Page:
Swinging the camera over my zoo, I watch throngs of people wander between enclosures, cooing at the animals and slurping soda. But then there’s a ripple of panic. I see several guests fleeing in terror, and the fear spreads. Something is happening in my perfect zoo. I heave the camera into the air and locate the source of the rumble—an escaped rhinoceros.
Rhinos are dangerous animals, but it’s lucky for my guests that Planet Zoo is a family-friendly game. In Frontier’s other park builder, Jurassic World Evolution, an escaped animal usually leads to people being eaten alive. But here it just makes them upset, which in terms of running and managing a successful (and profitable) zoo is still bad news. So the first job in this, my inaugural hands-on with Planet Zoo, is dealing with an escape.
My zoo isn’t as perfect as I thought it was, because I’m currently experiencing a severe shortage of vets—a vital member of staff whose jobs include tranquilizing escaped animals and returning them safely to their enclosures. I bring up the staff menu, click on the veterinarian button, and drop one directly into the park. It’s that easy. More experienced vets demand higher wages, which is one of countless management decisions you’ll have to make as you play Planet Zoo. I decide to splash out on a pro.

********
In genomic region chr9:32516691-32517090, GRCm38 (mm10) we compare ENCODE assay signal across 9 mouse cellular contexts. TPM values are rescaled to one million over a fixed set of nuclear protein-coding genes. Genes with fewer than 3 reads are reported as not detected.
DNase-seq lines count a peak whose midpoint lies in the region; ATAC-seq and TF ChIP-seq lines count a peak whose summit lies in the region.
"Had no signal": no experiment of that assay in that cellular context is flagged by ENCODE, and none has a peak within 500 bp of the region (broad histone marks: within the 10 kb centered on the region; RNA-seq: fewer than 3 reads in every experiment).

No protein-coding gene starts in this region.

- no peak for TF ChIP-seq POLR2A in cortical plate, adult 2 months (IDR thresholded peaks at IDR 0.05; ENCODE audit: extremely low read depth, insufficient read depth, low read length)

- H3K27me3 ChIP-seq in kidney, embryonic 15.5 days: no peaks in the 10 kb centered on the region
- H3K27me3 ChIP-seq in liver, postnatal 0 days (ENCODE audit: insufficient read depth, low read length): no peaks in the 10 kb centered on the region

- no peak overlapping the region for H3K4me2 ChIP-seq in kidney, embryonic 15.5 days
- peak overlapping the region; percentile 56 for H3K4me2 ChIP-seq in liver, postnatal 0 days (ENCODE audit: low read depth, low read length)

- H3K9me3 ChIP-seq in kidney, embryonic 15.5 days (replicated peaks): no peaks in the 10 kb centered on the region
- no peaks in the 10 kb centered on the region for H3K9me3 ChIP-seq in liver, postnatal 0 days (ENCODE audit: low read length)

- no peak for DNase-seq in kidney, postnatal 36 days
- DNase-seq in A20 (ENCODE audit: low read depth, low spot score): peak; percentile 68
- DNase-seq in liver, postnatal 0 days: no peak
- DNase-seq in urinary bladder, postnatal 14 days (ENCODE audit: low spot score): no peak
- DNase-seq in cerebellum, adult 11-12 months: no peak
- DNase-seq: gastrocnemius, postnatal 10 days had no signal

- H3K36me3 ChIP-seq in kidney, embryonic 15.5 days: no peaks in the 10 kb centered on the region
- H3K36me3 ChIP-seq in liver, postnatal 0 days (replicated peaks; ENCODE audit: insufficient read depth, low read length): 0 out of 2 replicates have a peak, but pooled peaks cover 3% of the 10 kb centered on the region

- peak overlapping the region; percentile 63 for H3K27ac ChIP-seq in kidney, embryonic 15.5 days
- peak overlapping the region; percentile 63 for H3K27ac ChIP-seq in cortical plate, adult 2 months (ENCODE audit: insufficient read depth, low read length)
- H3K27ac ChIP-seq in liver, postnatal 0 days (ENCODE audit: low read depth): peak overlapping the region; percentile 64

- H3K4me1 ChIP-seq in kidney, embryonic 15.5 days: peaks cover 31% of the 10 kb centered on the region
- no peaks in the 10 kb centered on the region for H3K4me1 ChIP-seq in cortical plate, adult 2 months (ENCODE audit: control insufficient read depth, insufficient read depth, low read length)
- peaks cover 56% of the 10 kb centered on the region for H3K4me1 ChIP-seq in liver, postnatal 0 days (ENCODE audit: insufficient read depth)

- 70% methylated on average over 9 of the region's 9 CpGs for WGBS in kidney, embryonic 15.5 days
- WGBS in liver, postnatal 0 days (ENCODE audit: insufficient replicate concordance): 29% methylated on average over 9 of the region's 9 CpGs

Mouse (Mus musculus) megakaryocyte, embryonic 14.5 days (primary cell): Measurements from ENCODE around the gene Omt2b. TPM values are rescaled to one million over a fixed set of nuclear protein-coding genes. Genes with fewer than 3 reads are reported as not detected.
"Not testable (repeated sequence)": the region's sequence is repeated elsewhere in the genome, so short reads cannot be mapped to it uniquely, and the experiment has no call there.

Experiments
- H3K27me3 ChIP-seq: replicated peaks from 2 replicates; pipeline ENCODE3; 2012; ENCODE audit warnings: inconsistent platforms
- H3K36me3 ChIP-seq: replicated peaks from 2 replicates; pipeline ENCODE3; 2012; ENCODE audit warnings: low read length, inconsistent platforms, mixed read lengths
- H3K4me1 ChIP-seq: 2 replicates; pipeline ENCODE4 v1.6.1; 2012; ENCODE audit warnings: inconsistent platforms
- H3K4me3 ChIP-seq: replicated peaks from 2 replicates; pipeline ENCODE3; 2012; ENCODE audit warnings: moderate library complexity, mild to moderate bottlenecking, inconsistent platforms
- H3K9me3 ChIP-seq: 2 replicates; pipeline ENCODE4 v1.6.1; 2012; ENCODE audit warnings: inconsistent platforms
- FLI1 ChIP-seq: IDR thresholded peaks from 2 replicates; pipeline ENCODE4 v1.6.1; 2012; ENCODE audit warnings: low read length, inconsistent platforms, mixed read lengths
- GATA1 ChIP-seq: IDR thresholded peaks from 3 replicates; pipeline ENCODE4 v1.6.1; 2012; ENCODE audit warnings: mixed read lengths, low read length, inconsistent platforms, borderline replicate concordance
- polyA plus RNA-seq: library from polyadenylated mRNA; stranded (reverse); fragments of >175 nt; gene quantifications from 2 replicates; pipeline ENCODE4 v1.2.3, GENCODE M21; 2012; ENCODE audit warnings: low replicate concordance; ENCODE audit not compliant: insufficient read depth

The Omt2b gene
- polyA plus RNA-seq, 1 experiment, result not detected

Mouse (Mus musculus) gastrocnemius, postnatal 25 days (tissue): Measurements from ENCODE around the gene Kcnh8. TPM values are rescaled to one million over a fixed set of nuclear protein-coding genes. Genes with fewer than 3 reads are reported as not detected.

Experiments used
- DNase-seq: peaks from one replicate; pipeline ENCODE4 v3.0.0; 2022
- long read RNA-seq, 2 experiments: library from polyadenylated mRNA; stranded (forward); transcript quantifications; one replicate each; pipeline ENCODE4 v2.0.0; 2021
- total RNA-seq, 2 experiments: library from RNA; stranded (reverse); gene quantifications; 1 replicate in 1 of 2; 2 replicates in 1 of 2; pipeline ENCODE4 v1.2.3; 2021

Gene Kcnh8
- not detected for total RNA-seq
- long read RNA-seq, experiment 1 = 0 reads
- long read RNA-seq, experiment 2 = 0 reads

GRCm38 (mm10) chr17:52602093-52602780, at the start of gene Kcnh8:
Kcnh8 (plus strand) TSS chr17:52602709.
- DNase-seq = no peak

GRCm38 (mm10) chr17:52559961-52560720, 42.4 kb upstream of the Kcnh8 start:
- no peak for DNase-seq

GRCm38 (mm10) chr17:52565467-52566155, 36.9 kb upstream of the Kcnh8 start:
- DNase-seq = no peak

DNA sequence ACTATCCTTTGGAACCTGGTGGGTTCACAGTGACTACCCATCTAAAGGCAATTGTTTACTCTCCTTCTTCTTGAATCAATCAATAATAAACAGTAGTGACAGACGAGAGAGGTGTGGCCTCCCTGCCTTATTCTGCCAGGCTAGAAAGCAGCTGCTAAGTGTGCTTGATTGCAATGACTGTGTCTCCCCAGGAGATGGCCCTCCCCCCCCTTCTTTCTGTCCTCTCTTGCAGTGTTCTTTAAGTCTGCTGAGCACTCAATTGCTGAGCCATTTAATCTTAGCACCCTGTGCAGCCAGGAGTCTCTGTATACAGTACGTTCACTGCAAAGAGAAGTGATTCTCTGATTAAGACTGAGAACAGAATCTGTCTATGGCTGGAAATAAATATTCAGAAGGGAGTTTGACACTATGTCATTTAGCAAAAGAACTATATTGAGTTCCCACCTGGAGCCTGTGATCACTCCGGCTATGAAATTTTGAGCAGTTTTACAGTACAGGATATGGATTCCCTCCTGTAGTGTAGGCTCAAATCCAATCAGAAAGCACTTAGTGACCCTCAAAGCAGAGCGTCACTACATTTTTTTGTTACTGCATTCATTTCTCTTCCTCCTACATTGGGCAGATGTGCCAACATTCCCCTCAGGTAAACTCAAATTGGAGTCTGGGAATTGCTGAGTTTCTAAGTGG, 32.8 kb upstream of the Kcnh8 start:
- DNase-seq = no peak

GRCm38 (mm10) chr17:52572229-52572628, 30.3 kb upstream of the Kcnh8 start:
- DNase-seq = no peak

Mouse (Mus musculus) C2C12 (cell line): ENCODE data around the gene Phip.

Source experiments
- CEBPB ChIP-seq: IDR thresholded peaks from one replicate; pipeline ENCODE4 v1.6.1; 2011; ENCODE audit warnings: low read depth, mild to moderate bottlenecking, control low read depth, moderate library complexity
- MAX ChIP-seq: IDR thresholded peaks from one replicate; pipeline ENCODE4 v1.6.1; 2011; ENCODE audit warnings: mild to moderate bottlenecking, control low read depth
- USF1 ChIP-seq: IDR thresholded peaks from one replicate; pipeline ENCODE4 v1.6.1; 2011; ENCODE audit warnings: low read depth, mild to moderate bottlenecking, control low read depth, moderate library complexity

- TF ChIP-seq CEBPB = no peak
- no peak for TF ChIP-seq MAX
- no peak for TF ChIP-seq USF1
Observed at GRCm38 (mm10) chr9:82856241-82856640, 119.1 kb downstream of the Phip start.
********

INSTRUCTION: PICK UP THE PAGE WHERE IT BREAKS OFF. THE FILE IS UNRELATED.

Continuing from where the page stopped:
I plop the vet near the escaped rhinoceros, and he immediately springs to action. He pulls out a tranq rifle with a scope and launches a dart into the beast’s thick hide. She tries to run away, but it’s too late. The tranquilizer kicks in and she slumps into a heap on the ground. The vet seals her in a crate, which magically shrinks to a size he can hold, then he automatically drops it off in the enclosure that was previously assigned to the animal. But before I can release her I need to find out how exactly she escaped.
Surveying the enclosure, it’s fairly obvious—there’s a gaping hole in the electric fence surrounding it. I click on the existing fencing, and I’m able to easily rebuild it by simply dragging my mouse cursor across the gap to fill it. Happy that all the holes have been plugged, I click on the crate and release the rhino back into her enclosure. Disaster averted. The guests, clearly over their trauma, flock to the area to marvel at the rehoused rhino.
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